4. Ask Tesco what it means by ‘verified zero deforestation areas’

Tesco’s stated aim is to source all of its soya from ‘verified zero deforestation areas’ by 2025. But what this actually means is unclear and raises more questions than it answers. 

For example: what is the definition of an area? Since what date will the area have been deforestation-free? Will supply from these areas be fully segregated? Will Tesco still accept soya grown on a deforestation-free area by a farmer still selling soya grown on deforested land, or where the trader still buys soya from other deforested areas? Who will ensure the area is truly deforestation-free? 

Tesco's entire strategy relies on commitments made by companies like Cargill about where the soya in their meat and dairy supply chain comes from. But so far, these big soya traders have taken little, if any, concrete action to tackle the problem. They have even withdrawn support for a moratorium in the Cerrado similar to the moratorium that has significantly reduced deforestation for soya in the Amazon. 

With Brazil’s government seemingly hellbent on weakening protection for forests even further and encouraging agricultural expansion at all costs, it looks increasingly likely that no purchase of soya from Brazil will be untainted by forest destruction somewhere along the supply chain. Even now, the Brazilian Congress is working hard to push through new legislation that will further damage precious forests, severely threaten Indigenous peoples and have climate impacts that will affect people across the world. 

5. Ask Tesco if it can end deforestation in its supply chain without reducing meat sales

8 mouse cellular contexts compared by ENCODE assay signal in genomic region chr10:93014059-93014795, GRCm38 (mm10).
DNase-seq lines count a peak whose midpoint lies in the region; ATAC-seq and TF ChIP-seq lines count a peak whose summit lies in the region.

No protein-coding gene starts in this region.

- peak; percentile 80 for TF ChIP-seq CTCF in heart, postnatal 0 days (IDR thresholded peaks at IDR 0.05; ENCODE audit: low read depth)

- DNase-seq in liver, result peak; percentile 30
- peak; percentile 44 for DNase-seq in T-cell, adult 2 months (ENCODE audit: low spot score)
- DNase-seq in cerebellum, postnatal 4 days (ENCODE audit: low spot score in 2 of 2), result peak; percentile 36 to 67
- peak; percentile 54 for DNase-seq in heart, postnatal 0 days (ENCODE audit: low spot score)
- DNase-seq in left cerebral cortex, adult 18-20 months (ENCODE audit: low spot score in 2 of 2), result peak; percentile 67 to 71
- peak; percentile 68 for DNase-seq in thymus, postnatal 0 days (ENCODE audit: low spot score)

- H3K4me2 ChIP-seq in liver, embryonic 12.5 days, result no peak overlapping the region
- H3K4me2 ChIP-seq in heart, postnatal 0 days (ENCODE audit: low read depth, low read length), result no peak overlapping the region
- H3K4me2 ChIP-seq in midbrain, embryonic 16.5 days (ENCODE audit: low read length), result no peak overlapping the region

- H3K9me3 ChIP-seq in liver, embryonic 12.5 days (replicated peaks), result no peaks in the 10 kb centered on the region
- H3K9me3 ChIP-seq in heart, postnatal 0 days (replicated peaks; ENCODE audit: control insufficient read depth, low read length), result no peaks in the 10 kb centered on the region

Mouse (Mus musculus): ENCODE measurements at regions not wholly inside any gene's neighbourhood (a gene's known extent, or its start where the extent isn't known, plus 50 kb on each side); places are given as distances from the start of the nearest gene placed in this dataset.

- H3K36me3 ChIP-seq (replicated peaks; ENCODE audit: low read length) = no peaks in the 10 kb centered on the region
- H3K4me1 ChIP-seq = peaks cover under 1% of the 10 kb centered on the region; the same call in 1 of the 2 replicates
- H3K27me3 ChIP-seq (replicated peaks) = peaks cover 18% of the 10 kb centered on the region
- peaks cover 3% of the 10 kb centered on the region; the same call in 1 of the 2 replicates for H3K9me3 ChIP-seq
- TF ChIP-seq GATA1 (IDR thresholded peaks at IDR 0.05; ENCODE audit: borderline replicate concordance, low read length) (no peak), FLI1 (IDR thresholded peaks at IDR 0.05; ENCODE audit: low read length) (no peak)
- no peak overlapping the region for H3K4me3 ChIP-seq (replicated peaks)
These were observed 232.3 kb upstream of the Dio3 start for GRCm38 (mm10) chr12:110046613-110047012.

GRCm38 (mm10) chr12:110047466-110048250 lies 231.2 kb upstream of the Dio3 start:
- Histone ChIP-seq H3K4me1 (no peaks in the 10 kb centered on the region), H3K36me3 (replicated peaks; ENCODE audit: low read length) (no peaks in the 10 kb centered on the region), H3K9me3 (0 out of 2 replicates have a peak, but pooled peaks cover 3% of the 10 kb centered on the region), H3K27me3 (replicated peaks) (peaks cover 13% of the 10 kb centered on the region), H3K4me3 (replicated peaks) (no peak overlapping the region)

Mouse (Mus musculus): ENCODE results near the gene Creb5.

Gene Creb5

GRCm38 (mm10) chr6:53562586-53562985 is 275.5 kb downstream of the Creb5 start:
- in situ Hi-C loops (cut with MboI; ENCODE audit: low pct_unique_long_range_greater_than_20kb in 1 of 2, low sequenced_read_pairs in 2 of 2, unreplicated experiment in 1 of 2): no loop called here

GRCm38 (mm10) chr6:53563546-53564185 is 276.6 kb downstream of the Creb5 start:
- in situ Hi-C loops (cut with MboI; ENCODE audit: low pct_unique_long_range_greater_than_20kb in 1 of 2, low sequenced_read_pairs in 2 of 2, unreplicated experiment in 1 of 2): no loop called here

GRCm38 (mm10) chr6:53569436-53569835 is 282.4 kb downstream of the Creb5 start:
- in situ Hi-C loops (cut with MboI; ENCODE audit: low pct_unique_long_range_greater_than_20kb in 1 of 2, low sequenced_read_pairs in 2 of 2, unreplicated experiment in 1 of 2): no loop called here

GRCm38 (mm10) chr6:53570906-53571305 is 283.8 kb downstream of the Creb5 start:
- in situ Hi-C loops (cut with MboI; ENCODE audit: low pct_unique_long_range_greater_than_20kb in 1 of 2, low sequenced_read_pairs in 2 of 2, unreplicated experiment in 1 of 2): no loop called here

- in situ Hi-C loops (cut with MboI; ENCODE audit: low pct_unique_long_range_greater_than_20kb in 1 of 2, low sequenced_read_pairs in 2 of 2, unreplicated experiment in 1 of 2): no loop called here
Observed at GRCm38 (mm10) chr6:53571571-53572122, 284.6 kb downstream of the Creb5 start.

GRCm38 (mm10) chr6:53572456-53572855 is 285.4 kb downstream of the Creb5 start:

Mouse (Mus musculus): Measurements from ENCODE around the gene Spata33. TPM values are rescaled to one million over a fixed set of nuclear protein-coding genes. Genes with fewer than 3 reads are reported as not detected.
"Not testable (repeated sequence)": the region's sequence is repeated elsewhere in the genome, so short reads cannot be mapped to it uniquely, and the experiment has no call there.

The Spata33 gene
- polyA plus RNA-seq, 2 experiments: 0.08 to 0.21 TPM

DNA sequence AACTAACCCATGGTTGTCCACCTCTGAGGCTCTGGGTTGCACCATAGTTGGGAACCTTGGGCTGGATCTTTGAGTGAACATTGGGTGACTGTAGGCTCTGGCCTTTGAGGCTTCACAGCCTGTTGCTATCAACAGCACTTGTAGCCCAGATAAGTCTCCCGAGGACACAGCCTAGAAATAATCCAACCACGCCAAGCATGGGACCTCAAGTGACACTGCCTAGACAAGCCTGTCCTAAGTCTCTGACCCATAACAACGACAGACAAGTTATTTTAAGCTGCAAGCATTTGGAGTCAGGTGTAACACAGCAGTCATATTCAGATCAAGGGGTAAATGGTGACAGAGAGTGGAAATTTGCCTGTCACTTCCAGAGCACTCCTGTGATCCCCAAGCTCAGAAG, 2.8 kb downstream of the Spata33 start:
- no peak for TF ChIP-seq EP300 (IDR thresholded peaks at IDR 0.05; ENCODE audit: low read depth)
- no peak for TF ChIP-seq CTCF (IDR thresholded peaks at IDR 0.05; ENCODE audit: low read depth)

More than three quarters of the world’s agricultural land is used to produce meat and dairy products - including that used to grow crops for animal feed. Despite this, only 18% of the world’s calories and 37% of its protein is produced by this system. It’s very inefficient, and there simply isn’t enough land for it to be sustainable on our finite planet.

If we’re to feed a growing population, end loss of wildlife and halt climate change, the scientific consensus is that we need to reduce global meat consumption by around 50% by 2050. Brits eat twice as much meat and almost three times as much dairy as the global average, so that means reducing our meat consumption quicker and faster, by some 70% by 2030. Going vegan, vegetarian or simply consciously reducing meat in favour of more plant based meals are all significant steps.

No certification scheme can solve these existential problems and Tesco knows that. Offering a wider variety of plant based foods is a start but unless it comes with an overall reduction in meat sales, it means little and will make no difference to deforestation. 

What should you ask Tesco to do? 

There are two things you can ask Tesco to do:

  • Firstly, drop forest destroyers. Any supermarket serious about commitments to end deforestation must stop buying from forest destroying companies like JBS. Trading with JBS, which is directly implicated in deforestation, not only stains Tesco’s reputation but provides finance and cover for JBS to continue its destructive practices. 
  • Secondly, get out of factory farming. Tesco can’t sell meat at the volume it currently does without being involved in deforestation so it must replace half the meat it sells with healthy, affordable plant-based alternatives by 2025. Only when all supermarkets do these two things will customers be able to shop with confidence knowing that the food they are buying - meat, dairy or plant based - truly is deforestation-free. 

Other actions ethical consumers can take

  • You can sign the Greenpeace petition asking Tesco to take a stand.
  • Watch Greenpeace's new short video 'Tesco’s Burning Secret' on YouTube
  • Apply for a free action pack from Greenpeace to receive a whole host of resources to help you raise the issue at your local Tesco.